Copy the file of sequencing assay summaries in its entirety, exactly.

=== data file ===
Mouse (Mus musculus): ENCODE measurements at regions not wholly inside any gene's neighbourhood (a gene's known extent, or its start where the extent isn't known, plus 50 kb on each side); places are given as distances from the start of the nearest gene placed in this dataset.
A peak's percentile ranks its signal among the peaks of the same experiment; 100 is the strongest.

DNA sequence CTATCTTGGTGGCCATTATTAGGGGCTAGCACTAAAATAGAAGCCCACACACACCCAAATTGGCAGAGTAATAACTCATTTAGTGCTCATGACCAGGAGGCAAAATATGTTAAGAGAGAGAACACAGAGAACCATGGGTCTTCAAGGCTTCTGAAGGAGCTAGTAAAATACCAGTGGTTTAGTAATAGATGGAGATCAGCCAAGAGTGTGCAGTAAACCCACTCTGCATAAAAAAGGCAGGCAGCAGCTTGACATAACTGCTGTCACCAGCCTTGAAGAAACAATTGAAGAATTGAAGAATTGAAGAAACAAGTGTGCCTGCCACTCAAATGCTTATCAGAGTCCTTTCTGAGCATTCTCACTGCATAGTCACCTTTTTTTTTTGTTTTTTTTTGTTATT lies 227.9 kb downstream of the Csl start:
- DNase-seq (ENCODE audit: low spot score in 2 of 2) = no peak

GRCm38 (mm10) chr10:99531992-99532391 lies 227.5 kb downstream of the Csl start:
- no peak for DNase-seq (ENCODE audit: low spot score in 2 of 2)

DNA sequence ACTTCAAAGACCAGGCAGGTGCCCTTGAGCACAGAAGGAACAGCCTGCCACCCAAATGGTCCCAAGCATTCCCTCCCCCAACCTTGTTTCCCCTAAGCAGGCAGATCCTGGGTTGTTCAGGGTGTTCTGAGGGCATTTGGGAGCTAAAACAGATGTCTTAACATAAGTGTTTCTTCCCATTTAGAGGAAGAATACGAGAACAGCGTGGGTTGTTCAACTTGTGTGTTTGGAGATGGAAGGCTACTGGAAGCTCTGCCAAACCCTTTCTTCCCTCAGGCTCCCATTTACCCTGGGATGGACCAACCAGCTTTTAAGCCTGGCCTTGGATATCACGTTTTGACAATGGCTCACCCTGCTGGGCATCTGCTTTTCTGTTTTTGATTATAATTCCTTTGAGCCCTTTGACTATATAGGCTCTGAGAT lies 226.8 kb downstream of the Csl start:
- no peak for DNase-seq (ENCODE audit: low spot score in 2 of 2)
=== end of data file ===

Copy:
Mouse (Mus musculus): ENCODE measurements at regions not wholly inside any gene's neighbourhood (a gene's known extent, or its start where the extent isn't known, plus 50 kb on each side); places are given as distances from the start of the nearest gene placed in this dataset.
A peak's percentile ranks its signal among the peaks of the same experiment; 100 is the strongest.

DNA sequence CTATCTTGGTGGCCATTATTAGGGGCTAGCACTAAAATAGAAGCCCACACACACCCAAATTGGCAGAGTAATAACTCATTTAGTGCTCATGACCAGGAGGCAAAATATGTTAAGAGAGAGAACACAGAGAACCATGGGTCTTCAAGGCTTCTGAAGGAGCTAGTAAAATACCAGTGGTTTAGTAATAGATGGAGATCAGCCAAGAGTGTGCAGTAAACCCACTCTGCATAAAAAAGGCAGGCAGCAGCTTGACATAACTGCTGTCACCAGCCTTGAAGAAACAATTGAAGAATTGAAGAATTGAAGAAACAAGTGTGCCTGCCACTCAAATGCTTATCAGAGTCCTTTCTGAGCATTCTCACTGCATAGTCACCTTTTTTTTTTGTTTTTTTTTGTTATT lies 227.9 kb downstream of the Csl start:
- DNase-seq (ENCODE audit: low spot score in 2 of 2) = no peak

GRCm38 (mm10) chr10:99531992-99532391 lies 227.5 kb downstream of the Csl start:
- no peak for DNase-seq (ENCODE audit: low spot score in 2 of 2)

DNA sequence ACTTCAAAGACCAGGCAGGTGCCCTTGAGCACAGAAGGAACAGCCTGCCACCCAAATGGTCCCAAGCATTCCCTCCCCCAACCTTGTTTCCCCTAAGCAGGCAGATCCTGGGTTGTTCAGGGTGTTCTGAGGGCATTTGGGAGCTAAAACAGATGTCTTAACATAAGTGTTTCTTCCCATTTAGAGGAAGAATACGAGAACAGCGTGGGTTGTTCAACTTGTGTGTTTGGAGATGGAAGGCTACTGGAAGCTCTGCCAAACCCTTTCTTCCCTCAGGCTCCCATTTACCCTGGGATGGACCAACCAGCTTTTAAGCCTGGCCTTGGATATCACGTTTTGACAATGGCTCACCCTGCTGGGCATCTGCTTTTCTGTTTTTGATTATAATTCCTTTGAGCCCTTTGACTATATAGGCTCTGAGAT lies 226.8 kb downstream of the Csl start:
- no peak for DNase-seq (ENCODE audit: low spot score in 2 of 2)